Woodgate less than Real deal as Spanish guile rules

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The Independent Online

Eight years in the international reckoning, the splendour of a £13.4m move to Real Madrid and the biblical hairstyle favoured by many a cultured centre-half (though usually of South American descent) should represent the hallmarks of success in any Englishman, but a glance at the details of the Jonathan Woodgate story only broadens appreciation for his unwillingness to close the Bernabeu door once and for all.

Reports last week, emanating from the Spanish capital, that Real have agreed the permanent transfer of the 27-year-old to Middlesbrough for this summer met with a swift, if open-ended, denial from the defender who declared the plan remained unaltered and that all parties would assess his situation at the end of the season. A return to the England fold and a confrontation with the calibre of Spanish opponent he once knew so well will have strengthened his conviction that ambitions should be decided on his own terms.

The Middlesbrough defender has collected just six England caps since making his full debut in 1999, and had his last international appearance ended by his own club manager, Gareth Southgate, who replaced the then Newcastle player against Sweden in 2004. He lasted a further 20 minutes last night, but that was as far as consolation reached.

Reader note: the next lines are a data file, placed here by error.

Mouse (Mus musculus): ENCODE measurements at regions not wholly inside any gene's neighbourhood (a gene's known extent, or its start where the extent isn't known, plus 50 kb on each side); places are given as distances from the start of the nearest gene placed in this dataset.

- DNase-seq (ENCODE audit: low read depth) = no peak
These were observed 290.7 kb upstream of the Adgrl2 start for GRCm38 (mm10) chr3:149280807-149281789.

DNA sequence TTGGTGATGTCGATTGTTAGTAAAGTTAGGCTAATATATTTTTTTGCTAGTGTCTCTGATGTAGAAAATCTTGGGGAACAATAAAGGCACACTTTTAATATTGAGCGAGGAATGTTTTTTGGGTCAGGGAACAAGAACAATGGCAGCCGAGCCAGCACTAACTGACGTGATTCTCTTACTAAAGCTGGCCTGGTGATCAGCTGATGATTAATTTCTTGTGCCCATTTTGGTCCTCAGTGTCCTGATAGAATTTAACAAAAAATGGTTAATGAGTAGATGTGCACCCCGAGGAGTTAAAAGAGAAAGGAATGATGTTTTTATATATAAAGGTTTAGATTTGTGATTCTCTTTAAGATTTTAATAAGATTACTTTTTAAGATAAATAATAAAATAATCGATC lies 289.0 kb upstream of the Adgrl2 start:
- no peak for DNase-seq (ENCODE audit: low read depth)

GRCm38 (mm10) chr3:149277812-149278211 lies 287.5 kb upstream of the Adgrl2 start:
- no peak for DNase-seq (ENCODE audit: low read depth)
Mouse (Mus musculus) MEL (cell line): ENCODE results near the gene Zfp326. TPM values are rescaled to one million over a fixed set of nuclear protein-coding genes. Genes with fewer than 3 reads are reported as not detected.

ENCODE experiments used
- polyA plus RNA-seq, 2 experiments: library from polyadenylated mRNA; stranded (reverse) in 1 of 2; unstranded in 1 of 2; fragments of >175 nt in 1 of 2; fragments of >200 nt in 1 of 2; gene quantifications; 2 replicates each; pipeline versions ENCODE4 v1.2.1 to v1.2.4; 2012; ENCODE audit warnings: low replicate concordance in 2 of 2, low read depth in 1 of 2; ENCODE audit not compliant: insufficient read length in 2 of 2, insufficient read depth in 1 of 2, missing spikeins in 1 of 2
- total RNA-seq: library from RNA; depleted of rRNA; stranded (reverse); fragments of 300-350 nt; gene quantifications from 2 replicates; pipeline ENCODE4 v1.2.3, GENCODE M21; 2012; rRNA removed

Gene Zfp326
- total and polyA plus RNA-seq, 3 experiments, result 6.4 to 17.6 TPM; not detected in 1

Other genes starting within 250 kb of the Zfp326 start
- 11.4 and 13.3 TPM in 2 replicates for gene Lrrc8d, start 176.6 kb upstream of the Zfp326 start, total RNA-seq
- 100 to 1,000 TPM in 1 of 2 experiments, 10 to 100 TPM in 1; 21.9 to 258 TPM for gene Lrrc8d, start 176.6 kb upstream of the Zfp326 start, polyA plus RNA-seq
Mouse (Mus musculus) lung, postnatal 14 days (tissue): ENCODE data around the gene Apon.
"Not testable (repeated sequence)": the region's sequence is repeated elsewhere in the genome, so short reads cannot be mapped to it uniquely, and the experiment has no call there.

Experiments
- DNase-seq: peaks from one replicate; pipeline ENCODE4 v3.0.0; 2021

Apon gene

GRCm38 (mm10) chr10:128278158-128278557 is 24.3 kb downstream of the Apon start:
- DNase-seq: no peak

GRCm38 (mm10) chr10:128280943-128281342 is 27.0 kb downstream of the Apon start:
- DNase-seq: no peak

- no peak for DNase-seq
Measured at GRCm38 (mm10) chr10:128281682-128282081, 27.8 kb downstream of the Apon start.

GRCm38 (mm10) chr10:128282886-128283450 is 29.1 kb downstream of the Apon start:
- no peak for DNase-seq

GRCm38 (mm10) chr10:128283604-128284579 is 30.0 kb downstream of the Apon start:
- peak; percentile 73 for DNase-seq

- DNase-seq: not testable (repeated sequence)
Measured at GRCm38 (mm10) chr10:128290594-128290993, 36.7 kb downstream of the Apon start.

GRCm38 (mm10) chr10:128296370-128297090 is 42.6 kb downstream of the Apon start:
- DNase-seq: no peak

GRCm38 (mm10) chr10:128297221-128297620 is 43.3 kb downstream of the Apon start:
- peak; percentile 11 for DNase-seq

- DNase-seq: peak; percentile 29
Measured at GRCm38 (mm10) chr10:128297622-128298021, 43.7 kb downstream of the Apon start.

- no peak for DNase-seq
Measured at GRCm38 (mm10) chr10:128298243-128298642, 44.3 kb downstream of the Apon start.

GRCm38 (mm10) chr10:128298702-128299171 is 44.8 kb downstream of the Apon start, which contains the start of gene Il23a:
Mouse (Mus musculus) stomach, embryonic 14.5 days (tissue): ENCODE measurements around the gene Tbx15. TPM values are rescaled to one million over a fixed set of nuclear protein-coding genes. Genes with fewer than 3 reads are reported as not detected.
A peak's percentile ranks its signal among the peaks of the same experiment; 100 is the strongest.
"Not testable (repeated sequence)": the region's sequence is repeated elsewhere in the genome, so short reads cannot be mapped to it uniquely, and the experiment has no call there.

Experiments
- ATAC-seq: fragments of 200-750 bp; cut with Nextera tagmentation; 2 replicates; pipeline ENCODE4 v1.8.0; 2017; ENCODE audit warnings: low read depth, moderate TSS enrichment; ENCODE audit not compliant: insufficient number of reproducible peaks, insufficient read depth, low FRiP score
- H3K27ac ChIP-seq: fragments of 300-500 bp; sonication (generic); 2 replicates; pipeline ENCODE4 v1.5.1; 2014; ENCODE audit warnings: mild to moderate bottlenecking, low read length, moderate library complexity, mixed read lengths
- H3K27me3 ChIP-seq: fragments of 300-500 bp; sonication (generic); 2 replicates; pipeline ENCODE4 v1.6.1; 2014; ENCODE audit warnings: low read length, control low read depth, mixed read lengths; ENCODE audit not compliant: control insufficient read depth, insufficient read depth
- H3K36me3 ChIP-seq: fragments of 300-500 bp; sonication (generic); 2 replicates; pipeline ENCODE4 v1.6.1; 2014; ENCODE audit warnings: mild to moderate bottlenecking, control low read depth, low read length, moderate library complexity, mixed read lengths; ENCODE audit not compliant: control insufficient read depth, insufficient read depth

Some would argue that it was indicative of Woodgate's misfortune to be welcomed back by Steve McClaren for a friendly as bereft of urgency and purpose as this one. His real misfortune was to confront an opponent in David Villa who was as keen to impress potential Premiership suitors as Woodgate was anxious to show Real that he could still have a role to play.

Woodgate made an encouraging start with composure on the ball. But with the Valencia striker a roaming presence, such composure gave way to anxiety. The Boro man was often caught in two minds as to track Villa or hold his place alongside Rio Ferdinand.

With no surging runs into the penalty area from the Spain forwards to display his innate timing or intelligence under threat, Woodgate's chances to shine were restricted. Then, when he did pursue Villa into the corner flag in the 63rd minute, he was left hoping the Real executives had abandoned their televisions as the striker spun from his grasp and delivered the cross that led to Spain's goal. This was not the convincing conclusion for which Woodgate, Real or Middlesbrough had hoped.

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